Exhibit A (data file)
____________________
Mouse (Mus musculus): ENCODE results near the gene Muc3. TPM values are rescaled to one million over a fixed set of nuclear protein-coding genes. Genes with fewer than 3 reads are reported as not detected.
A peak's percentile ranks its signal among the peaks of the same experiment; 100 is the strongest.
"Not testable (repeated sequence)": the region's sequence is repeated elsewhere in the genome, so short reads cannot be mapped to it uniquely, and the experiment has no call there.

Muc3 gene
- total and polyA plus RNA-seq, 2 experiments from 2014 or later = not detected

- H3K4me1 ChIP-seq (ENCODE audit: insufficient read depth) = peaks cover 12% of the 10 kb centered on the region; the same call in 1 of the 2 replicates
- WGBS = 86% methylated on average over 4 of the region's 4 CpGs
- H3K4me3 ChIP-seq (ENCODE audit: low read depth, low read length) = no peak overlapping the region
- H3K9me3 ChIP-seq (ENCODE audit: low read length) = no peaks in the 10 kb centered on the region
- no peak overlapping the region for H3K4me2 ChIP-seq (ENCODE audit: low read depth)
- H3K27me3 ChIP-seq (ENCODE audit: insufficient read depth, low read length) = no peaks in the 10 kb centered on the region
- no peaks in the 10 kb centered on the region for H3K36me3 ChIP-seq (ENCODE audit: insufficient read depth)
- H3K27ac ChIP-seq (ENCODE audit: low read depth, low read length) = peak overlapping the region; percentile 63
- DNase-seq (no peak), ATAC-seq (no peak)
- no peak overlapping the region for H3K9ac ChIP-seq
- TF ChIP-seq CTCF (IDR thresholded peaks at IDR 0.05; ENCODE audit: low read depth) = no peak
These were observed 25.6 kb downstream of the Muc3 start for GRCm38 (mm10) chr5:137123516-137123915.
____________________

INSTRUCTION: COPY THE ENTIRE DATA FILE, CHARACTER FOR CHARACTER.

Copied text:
Mouse (Mus musculus): ENCODE results near the gene Muc3. TPM values are rescaled to one million over a fixed set of nuclear protein-coding genes. Genes with fewer than 3 reads are reported as not detected.
A peak's percentile ranks its signal among the peaks of the same experiment; 100 is the strongest.
"Not testable (repeated sequence)": the region's sequence is repeated elsewhere in the genome, so short reads cannot be mapped to it uniquely, and the experiment has no call there.

Muc3 gene
- total and polyA plus RNA-seq, 2 experiments from 2014 or later = not detected

- H3K4me1 ChIP-seq (ENCODE audit: insufficient read depth) = peaks cover 12% of the 10 kb centered on the region; the same call in 1 of the 2 replicates
- WGBS = 86% methylated on average over 4 of the region's 4 CpGs
- H3K4me3 ChIP-seq (ENCODE audit: low read depth, low read length) = no peak overlapping the region
- H3K9me3 ChIP-seq (ENCODE audit: low read length) = no peaks in the 10 kb centered on the region
- no peak overlapping the region for H3K4me2 ChIP-seq (ENCODE audit: low read depth)
- H3K27me3 ChIP-seq (ENCODE audit: insufficient read depth, low read length) = no peaks in the 10 kb centered on the region
- no peaks in the 10 kb centered on the region for H3K36me3 ChIP-seq (ENCODE audit: insufficient read depth)
- H3K27ac ChIP-seq (ENCODE audit: low read depth, low read length) = peak overlapping the region; percentile 63
- DNase-seq (no peak), ATAC-seq (no peak)
- no peak overlapping the region for H3K9ac ChIP-seq
- TF ChIP-seq CTCF (IDR thresholded peaks at IDR 0.05; ENCODE audit: low read depth) = no peak
These were observed 25.6 kb downstream of the Muc3 start for GRCm38 (mm10) chr5:137123516-137123915.